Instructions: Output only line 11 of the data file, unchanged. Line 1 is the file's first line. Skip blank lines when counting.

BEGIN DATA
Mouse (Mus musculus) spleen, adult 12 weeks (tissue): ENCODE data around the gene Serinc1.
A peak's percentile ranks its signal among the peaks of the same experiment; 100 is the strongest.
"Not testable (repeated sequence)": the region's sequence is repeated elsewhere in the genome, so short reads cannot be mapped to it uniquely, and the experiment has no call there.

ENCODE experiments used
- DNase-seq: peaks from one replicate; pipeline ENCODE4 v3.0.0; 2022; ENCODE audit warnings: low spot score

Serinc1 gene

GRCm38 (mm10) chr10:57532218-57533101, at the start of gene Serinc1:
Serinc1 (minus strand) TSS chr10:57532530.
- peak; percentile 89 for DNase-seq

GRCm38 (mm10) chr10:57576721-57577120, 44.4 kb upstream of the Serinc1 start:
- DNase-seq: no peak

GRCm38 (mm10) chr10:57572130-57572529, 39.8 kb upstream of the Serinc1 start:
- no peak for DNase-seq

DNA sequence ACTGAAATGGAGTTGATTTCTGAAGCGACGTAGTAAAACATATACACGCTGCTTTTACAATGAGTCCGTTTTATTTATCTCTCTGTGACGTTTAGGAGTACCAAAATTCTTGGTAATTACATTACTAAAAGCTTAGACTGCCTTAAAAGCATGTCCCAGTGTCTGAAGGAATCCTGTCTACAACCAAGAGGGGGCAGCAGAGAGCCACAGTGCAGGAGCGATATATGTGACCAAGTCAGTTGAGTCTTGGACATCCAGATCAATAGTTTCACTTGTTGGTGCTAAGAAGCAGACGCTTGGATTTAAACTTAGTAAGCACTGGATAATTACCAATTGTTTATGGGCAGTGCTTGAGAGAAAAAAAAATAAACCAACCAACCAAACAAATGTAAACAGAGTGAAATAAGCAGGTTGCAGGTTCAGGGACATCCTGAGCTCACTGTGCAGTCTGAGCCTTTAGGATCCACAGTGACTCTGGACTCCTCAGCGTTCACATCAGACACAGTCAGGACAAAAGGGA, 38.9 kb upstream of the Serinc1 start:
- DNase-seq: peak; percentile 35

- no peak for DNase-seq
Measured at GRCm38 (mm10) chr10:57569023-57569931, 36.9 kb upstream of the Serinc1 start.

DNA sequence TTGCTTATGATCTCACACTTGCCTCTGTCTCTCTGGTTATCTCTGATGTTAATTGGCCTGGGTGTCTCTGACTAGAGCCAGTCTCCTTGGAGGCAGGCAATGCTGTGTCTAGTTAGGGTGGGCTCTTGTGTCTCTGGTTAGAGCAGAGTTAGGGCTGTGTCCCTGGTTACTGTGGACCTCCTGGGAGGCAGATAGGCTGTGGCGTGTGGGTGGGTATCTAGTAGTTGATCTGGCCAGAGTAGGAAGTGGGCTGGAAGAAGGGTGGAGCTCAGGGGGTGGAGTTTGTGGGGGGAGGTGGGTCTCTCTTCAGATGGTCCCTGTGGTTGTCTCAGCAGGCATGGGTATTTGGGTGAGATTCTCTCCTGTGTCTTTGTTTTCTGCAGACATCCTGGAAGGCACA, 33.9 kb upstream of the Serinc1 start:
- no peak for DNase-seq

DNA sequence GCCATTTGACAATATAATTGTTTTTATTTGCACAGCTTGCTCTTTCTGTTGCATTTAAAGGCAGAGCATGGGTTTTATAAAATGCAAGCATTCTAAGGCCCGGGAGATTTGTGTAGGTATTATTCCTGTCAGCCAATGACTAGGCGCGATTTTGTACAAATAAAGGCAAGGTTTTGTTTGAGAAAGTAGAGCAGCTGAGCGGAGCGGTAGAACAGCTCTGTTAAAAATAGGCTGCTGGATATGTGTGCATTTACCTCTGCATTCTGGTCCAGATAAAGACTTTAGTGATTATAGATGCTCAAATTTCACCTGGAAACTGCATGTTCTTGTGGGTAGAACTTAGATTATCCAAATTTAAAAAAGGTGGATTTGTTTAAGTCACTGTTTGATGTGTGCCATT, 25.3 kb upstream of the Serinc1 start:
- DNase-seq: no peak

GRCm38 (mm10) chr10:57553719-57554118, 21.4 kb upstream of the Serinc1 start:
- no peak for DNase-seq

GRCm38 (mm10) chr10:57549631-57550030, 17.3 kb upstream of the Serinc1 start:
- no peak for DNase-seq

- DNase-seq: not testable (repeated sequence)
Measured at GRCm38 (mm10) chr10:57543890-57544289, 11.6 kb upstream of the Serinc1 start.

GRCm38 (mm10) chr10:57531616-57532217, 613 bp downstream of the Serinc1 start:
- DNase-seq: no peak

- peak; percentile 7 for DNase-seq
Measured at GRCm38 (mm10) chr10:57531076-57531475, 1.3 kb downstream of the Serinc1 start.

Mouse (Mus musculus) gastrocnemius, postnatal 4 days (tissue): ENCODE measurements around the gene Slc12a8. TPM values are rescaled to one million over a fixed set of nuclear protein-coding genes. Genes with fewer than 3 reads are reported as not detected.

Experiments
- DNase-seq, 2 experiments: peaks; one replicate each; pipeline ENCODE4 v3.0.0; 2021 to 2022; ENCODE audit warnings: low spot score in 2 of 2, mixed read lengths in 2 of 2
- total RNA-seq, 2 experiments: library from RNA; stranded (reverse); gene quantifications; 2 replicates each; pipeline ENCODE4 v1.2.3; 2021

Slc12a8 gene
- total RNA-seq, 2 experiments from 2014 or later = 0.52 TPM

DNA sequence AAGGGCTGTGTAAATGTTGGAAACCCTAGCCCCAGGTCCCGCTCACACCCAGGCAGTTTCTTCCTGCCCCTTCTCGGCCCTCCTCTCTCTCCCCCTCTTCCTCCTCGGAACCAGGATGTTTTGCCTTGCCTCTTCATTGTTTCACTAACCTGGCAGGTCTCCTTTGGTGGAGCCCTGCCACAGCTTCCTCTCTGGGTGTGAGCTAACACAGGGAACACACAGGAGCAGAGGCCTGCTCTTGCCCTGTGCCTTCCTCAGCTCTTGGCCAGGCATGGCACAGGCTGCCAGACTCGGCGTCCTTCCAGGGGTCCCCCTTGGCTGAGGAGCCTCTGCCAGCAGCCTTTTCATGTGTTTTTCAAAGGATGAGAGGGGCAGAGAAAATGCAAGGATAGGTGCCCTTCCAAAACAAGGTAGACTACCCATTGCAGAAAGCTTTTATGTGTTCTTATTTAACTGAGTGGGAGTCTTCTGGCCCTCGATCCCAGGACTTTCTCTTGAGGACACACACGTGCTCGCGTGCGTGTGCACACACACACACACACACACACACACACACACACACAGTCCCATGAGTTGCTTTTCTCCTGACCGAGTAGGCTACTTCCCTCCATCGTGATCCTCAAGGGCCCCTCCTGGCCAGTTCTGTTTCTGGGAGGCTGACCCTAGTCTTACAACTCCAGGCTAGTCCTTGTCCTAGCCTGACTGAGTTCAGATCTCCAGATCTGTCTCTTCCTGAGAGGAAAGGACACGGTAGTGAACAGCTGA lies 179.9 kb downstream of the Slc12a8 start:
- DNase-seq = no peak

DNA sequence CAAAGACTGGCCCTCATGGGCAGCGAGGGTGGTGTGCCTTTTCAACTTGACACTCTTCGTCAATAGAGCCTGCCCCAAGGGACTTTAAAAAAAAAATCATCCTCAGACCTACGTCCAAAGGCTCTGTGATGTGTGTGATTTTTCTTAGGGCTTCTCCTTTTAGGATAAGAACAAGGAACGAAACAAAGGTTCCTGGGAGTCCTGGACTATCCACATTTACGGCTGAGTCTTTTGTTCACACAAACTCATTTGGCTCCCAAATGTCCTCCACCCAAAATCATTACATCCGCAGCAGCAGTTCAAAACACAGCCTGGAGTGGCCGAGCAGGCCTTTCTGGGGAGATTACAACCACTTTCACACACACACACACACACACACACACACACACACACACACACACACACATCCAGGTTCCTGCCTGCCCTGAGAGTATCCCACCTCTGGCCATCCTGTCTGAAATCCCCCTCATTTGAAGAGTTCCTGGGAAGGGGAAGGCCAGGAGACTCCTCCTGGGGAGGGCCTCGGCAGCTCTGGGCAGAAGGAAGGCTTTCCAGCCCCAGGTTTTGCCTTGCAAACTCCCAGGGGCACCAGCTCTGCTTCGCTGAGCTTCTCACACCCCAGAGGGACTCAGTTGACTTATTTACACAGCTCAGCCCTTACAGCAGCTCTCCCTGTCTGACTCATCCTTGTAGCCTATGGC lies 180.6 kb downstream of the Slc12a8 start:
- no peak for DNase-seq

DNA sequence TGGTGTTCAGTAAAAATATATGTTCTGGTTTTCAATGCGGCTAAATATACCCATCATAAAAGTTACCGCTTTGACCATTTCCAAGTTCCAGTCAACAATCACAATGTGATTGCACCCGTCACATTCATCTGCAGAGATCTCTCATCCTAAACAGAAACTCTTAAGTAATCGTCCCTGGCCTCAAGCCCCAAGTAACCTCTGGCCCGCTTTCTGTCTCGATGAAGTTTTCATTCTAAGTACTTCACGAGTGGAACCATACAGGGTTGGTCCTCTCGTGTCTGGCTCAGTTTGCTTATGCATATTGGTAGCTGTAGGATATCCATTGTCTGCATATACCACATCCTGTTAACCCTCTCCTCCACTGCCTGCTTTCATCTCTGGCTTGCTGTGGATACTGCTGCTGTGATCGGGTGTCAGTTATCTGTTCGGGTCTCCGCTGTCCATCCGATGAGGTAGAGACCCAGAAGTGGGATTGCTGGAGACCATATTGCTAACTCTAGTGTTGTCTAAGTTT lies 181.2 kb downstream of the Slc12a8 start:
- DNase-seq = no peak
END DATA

- DNase-seq: no peak